Pinoy pilot flies F-18 Hornet for first time

Pinoy pilot flies F-18 Hornet for first time April 27, 2002
CLARK FIELD — A Philippine Air Force pilot made history yesterday by being the first Filipino to fly the US F-18 fighter jet in the country. 

"It was great," said Capt. Armando Ardenazo, 34, a member of the elite Blue Diamonds precision aerobatics team, after flying the US marine aircraft. 


Ardenazo was chosen as the first of seven Filipino pilots slated to serve as main pilots of the F-18 jet fighters flown in by the US military for the 15-day "Balikatan 02-2" joint military exercises here.

Also known as the Hornet, the F-18 attack jet was built in 1988 and used as the main aircraft of the US navy in international conflicts including the Gulf War and in Bosnia, and most recently the war on terrorism in Afghanistan.

"The flight was great. It is seldom that we get to fly at low level," Ardenazo said after the flight of one hour and 20 minutes over this former American air base.

Ardenazo, with US marine Capt. Danny Johnson as assistant pilot, took off from the runway of the Haribon aviation complex here at about 10 a.m.

Two rows of US soldiers were on hand for traditional "wetting down" ceremonies following Ardenazo’s successful flight, as the Americans poured water on him as he passed between them.

Ardenazo said he felt the "power" of the F-18 jet as he flew it, and urged the government to purchase the aircraft.

About two years ago, another Filipino pilot also flew an F-18, but in the US as part of a shopping mission for aircraft being eyed by the government for the modernization of the Armed Forces.

Ardenazo, however, was the first Filipino pilot to fly the fighter jet in the country.

"We need F-18s especially because our primary mission (in the PAF) is to defend our territory. We need our two-engine aircraft," Ardenazo said, making his pitch.

He cited the F-18s "maneuverability" and capability to fly at low altitude, unlike the F-5 jets which are at present the most modern jets of the Air Force.

Descending from the F-18 afterwards, assistant pilot Capt. Johnson said "the personal touch and experience (of Ardenazo) was much more useful than any computer that can be put inside the jet."

Johnson said he found flying with Ardenazo "a pleasure."

Last Tuesday, several Filipino pilots based at Sangley Point in Cavite were also given the chance to act as main pilots in flying Black Hawk and Cobra helicopters of the US military, with their American counterparts literally taking the back seat as assistant pilots.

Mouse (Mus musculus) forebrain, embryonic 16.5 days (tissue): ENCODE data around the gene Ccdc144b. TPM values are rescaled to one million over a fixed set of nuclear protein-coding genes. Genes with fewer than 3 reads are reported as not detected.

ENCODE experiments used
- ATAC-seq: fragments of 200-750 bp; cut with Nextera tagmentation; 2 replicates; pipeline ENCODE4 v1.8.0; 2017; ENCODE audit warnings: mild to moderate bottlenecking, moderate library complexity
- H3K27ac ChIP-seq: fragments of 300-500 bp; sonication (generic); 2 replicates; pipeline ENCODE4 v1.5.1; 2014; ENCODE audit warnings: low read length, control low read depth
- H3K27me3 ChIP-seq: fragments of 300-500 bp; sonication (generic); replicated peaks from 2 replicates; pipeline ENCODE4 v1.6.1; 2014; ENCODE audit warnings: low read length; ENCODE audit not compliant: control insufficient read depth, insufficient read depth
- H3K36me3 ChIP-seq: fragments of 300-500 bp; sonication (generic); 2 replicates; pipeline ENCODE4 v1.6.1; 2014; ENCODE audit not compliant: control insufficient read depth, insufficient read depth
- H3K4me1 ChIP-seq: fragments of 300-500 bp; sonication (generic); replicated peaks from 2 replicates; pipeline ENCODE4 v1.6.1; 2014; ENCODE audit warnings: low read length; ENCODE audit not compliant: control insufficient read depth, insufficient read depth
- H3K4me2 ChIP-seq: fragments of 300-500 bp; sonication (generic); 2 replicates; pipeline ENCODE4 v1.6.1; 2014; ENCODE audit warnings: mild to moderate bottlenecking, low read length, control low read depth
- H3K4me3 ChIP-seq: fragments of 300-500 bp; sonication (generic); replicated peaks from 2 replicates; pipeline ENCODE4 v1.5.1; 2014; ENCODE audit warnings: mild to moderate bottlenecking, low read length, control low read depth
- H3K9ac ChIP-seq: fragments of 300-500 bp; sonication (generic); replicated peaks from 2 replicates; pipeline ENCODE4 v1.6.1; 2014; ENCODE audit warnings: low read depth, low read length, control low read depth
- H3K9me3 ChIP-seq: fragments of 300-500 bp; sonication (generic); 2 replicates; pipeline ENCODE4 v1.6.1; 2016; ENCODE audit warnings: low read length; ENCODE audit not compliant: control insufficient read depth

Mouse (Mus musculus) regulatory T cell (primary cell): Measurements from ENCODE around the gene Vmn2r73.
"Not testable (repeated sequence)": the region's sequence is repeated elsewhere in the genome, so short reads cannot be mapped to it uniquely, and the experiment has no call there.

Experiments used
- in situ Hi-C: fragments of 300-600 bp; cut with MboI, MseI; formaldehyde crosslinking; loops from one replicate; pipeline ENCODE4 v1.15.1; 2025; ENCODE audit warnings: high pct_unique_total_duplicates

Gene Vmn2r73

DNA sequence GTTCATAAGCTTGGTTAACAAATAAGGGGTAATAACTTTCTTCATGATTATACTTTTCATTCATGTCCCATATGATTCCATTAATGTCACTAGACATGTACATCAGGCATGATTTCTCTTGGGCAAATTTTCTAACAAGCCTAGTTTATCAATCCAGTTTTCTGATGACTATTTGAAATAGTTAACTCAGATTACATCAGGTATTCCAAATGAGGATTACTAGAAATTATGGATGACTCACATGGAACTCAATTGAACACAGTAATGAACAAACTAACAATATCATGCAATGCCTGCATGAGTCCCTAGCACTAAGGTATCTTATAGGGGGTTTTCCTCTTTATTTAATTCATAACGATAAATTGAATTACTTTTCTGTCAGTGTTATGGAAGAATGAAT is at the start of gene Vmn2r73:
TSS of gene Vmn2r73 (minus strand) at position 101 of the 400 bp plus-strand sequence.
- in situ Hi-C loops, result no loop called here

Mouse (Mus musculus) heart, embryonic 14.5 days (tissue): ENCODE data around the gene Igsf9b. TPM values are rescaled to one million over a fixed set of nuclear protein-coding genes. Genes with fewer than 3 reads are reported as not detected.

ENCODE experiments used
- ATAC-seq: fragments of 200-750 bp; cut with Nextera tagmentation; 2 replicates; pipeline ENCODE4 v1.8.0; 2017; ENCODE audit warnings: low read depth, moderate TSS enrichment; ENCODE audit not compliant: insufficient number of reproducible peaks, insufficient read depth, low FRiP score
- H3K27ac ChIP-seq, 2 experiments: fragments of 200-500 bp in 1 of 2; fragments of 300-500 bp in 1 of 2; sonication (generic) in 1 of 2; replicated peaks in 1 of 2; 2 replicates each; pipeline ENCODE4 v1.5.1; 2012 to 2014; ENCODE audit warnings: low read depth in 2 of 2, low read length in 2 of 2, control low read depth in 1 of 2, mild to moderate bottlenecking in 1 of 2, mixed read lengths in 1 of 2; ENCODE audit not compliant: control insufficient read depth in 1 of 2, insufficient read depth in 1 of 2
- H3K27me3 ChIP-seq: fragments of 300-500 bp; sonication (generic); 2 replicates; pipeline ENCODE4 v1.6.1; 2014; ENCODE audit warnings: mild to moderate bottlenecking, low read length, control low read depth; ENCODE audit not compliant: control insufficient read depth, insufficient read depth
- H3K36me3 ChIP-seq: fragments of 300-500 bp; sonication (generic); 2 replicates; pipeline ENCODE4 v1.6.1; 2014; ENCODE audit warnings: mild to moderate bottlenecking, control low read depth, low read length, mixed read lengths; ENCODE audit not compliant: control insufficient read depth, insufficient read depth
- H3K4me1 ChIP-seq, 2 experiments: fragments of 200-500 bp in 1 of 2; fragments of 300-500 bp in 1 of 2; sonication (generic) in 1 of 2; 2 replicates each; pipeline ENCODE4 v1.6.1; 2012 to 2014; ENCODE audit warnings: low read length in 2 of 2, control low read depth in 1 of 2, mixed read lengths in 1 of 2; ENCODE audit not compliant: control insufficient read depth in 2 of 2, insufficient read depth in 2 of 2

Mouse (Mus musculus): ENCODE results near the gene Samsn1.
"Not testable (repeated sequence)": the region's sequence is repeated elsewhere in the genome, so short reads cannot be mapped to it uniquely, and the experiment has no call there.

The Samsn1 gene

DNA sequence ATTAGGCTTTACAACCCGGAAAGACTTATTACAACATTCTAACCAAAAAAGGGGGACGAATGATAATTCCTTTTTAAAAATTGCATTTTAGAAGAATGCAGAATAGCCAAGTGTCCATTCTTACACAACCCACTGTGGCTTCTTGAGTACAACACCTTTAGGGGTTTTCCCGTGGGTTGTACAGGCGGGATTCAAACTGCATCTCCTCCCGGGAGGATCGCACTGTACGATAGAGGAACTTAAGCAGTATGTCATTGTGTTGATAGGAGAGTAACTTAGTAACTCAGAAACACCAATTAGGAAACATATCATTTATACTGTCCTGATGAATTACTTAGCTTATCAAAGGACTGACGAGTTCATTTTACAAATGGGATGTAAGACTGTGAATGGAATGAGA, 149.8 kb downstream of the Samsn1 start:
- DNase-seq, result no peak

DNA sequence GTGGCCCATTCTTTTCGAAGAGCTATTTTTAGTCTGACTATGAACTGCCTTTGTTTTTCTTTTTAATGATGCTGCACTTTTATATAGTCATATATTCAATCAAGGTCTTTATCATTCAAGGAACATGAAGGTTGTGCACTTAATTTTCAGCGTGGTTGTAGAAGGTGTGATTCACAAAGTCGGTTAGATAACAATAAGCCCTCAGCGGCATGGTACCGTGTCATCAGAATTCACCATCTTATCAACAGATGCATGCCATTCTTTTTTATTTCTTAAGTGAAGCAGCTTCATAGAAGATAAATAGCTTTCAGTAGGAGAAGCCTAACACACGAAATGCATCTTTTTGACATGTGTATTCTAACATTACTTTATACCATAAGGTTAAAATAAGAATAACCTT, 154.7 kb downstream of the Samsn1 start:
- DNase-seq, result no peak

Some 2,700 US soldiers, mostly from the US Marines, together with some 36 of their aircraft, are now in Luzon for Balikatan 02-2. The joint exercises are being held here, at Crow Valley in Capas, Tarlac, at Fort Magsaysay in Nueva Ecija, and Sangley Point in Ternate, Cavite.

Meanwhile, Air Force Col. Danilo Ferrer, chief of the events planning office for Balikatan 02-2, advised residents of Mabalacat and Angeles City to just "get used to the noise" of the military exercises.

Ferrer said that low-flying aircraft exercises are part of the training component of the Balikatan to equip Filipino pilots with skills that could help them escape radar detection.

Earlier, Angeles City Mayor Carmelo Lazatin formally requested the Presidential Commission on the Visiting Forces Agreement (VFACom) to urge officials of the RP-US military exercises to avoid flights over populated areas as a measure against noise pollution.

Before the US air force abandoned its former base here, Mabalacat folk had frequently complained of noise pollution which affected the local poultry industry. Residents pointed out that the F-4 Phantom jets were the noisiest.

Former Mabalacat Mayor Fred Halili then blamed the increase in the population rate in his town to the noise of the jets which, he said, would wake up married couples at night.

Ferrer said local folk should just bear with it since the sound of aircraft would be a fixture in their lives with the development of the Diosdado Macapagal International Airport.
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